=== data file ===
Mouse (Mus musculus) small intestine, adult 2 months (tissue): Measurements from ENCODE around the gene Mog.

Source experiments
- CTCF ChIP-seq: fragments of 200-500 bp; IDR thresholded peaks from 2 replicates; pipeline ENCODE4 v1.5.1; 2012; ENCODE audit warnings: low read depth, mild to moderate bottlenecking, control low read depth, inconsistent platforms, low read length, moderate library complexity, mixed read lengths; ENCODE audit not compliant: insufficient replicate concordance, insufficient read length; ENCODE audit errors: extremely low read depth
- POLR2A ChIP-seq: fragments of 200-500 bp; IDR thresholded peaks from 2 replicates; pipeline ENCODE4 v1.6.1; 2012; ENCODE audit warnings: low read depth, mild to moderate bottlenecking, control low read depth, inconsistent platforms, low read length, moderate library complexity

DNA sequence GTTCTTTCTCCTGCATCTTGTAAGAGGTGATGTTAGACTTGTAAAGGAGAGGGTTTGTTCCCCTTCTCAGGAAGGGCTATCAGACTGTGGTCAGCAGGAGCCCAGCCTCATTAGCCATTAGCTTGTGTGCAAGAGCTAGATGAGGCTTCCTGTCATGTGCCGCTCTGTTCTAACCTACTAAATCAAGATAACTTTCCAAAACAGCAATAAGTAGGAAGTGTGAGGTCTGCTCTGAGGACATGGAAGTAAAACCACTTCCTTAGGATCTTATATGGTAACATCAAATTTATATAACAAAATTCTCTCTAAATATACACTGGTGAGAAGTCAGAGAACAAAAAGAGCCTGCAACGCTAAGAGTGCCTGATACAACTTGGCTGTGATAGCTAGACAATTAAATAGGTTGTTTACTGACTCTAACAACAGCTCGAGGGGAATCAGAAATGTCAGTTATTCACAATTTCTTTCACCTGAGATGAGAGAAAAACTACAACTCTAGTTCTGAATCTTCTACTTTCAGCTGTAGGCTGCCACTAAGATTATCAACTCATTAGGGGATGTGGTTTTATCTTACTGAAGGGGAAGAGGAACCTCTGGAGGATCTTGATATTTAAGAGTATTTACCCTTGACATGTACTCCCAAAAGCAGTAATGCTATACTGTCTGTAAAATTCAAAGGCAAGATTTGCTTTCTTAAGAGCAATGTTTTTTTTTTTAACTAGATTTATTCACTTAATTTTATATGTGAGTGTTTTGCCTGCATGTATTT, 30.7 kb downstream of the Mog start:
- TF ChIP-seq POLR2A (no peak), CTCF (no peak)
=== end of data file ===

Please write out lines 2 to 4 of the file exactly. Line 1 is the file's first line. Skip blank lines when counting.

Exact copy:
Source experiments
- CTCF ChIP-seq: fragments of 200-500 bp; IDR thresholded peaks from 2 replicates; pipeline ENCODE4 v1.5.1; 2012; ENCODE audit warnings: low read depth, mild to moderate bottlenecking, control low read depth, inconsistent platforms, low read length, moderate library complexity, mixed read lengths; ENCODE audit not compliant: insufficient replicate concordance, insufficient read length; ENCODE audit errors: extremely low read depth
- POLR2A ChIP-seq: fragments of 200-500 bp; IDR thresholded peaks from 2 replicates; pipeline ENCODE4 v1.6.1; 2012; ENCODE audit warnings: low read depth, mild to moderate bottlenecking, control low read depth, inconsistent platforms, low read length, moderate library complexity